On Feb. 9, shortly before the White House released its 2019 budget request, both chambers of Congress passed, and the president signed, a funding agreement
that sets a budget for fiscal years 2018 and 2019. The deal
will raise federal spending caps by $300 billion in 2018 and 2019 and suspend the debt limit until 2019.
While some Republicans expressed concerns about the increased deficit spending included in the budget deal and the need for funding offsets, most touted the agreement as a success for the U.S. military. It will provide a more than $160 billion increase in base level defense spending and an additional $140 billion in overseas contingency operations funding, which supports the U.S. military war effort and is not subject to budget caps.
The bill included some funding offsets, but it is estimated to increase the deficit by $24.3 billion during the next five years. Both Democrats and Republicans touted increased funding for a number of critical government programs, including $84 billion for disaster relief
and an additional $20 billion for transportation and infrastructure priorities.
As part of the agreement, the corresponding congressional appropriation committees will still have to take up separate bills; Congress has until March 23 to pass a spending bill for the remainder of Fiscal Year 2018.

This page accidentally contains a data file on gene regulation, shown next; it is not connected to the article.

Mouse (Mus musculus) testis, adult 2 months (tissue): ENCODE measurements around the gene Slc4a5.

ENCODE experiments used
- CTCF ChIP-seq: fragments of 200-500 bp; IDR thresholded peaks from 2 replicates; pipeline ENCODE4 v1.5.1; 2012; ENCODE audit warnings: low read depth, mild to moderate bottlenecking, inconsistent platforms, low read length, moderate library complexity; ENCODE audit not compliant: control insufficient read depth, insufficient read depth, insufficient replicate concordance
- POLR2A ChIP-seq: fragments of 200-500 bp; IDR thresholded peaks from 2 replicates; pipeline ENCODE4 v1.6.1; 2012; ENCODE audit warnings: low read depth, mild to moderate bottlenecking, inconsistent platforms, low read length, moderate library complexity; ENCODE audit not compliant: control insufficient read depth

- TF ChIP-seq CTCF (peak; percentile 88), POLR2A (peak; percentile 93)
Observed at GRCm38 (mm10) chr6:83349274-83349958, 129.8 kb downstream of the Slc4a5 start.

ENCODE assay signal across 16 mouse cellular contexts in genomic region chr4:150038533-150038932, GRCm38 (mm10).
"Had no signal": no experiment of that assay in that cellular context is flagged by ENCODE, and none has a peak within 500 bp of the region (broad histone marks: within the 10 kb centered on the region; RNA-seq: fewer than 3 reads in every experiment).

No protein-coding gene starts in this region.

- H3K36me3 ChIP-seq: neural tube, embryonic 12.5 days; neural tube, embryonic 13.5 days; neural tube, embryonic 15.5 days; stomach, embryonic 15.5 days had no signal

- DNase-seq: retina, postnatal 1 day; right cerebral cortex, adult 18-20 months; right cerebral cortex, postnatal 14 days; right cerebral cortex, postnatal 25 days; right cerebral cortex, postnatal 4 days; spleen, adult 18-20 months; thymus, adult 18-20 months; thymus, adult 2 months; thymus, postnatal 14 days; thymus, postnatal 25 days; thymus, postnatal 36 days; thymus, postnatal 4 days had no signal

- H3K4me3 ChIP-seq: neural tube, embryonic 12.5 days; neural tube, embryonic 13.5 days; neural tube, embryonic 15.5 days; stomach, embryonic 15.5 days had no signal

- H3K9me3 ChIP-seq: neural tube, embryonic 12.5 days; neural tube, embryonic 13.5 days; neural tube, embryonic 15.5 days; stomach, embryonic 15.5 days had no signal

Shortly after the president signed the bipartisan budget agreement, the Office of Management and Budget released its budget request
for Fiscal Year 2019 on Feb. 12. Officially titled “An American Budget,” the president’s request shows the priorities of the administration and acts as a guide that Congress may choose to follow while creating spending bills.
According to the budget proposal, the administration’s biggest priorities include the following.
- Infrastructure: The 2019 budget provides $21 billion next year toward an infrastructure spending plan worth $200 billion over 10 years, which the White House says will help spur $1.5 trillion in spending when combined with state, local and private funds.
- Border security: The $23 billion request includes $18 billion toward a wall along the Mexican border, $2.7 billion to detain up to 52,000 undocumented immigrants, and $782 million to hire 2,750 more customs and immigration agents.
- Opioid treatment: President Trump proposes an additional $10 billion in discretionary spending for opioid treatment.
Additionally, the U.S. Department of Labor’s (DOL) priorities include expanding access to apprenticeships
, reforming Job Corps and more than 40 other workforce development programs, expanding Association Health Plans (AHPs)
and providing for up to six weeks of paid family leave for new parents.
It is important to note that the president’s budget request is not legally binding or an agreed-upon compromise with Congress, but rather acts as a theoretical marker of the administration’s priorities. More information can be found on the White House website